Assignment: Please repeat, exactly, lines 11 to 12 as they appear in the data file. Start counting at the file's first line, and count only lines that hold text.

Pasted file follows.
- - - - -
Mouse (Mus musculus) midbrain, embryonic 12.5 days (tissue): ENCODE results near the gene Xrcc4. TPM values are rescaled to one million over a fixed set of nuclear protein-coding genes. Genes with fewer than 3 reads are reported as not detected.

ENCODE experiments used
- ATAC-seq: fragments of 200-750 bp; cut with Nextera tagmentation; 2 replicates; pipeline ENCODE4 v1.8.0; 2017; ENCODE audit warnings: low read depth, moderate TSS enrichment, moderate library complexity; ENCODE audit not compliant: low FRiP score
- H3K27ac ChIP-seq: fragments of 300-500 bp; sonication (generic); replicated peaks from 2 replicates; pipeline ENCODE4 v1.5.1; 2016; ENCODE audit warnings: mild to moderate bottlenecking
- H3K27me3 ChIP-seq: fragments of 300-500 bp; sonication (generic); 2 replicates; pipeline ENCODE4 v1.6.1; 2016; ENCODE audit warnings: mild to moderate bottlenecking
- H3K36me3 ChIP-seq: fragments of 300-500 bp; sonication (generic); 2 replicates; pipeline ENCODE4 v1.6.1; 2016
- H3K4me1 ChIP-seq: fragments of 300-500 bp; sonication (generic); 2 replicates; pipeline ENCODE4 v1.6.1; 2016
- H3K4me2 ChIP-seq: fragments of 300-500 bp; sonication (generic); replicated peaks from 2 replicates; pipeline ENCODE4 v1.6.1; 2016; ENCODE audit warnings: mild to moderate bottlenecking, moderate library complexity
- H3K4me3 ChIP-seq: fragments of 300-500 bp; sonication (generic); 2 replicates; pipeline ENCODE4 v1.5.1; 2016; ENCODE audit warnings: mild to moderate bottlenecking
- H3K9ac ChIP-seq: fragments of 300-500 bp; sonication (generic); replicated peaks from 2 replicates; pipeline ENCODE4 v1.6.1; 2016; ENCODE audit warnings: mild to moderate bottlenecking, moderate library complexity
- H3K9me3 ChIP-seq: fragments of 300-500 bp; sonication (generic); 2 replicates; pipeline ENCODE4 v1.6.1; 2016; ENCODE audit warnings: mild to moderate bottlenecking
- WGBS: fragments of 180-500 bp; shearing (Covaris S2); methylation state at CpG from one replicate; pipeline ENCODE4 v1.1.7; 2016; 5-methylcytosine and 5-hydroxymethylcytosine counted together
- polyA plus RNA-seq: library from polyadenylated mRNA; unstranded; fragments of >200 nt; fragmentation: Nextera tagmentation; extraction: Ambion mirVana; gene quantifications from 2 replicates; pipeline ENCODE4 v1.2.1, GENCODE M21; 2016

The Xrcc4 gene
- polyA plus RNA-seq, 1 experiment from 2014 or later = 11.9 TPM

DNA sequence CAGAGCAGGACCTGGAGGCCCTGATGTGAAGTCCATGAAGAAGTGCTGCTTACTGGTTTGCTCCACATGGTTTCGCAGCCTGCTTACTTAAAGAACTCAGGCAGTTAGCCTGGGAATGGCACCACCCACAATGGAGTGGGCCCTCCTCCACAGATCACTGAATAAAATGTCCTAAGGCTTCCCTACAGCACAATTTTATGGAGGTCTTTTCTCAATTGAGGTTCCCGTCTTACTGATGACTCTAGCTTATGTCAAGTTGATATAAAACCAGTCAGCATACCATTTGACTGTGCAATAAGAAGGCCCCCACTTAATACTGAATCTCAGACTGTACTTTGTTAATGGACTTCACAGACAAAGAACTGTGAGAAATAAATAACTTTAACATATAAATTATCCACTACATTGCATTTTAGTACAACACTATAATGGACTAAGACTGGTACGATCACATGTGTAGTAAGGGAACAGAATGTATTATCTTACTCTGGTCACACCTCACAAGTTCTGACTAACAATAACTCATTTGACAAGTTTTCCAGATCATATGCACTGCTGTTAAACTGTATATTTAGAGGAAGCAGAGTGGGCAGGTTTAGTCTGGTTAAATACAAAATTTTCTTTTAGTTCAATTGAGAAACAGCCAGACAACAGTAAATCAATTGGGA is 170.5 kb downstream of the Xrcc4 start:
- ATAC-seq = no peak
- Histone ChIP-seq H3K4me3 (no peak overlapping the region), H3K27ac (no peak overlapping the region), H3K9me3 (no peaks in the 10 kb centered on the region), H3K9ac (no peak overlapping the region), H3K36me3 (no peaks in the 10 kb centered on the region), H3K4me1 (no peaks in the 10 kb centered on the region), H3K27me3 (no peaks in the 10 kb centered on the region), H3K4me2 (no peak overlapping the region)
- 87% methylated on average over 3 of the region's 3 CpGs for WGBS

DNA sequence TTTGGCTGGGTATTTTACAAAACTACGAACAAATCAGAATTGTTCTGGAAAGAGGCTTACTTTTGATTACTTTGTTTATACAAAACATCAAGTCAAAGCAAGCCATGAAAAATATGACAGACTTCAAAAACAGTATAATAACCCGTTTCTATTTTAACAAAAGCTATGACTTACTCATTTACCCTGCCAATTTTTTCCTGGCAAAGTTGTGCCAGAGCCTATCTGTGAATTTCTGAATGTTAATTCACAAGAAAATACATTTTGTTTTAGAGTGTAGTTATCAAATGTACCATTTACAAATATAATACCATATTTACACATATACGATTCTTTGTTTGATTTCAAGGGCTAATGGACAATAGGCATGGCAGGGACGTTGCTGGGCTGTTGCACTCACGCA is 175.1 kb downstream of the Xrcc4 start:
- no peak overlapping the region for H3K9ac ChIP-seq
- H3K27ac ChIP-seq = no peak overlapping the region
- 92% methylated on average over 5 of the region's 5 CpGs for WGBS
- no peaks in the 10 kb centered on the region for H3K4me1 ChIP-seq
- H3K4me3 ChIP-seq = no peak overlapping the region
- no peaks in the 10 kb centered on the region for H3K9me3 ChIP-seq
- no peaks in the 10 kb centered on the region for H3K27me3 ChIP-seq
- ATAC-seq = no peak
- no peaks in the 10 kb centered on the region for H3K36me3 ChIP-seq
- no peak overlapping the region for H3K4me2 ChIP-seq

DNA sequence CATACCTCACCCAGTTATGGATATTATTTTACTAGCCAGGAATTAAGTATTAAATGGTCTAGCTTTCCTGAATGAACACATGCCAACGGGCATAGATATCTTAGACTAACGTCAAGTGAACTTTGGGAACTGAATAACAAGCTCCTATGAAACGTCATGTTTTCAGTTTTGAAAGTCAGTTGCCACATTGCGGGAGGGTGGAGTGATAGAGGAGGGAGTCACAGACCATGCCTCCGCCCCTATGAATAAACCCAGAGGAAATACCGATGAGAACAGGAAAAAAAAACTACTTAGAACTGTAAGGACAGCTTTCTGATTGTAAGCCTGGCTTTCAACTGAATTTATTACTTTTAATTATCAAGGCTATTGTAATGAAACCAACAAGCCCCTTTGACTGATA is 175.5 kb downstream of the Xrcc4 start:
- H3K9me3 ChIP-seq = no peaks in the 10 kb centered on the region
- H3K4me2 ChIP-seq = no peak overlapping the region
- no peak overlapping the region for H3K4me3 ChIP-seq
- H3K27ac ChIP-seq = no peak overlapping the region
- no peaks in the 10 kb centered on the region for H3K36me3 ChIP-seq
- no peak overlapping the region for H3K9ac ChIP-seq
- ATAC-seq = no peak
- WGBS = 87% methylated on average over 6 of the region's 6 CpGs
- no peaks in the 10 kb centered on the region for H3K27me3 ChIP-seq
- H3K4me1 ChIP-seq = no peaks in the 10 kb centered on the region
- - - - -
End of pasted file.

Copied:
- H3K9me3 ChIP-seq: fragments of 300-500 bp; sonication (generic); 2 replicates; pipeline ENCODE4 v1.6.1; 2016; ENCODE audit warnings: mild to moderate bottlenecking
- WGBS: fragments of 180-500 bp; shearing (Covaris S2); methylation state at CpG from one replicate; pipeline ENCODE4 v1.1.7; 2016; 5-methylcytosine and 5-hydroxymethylcytosine counted together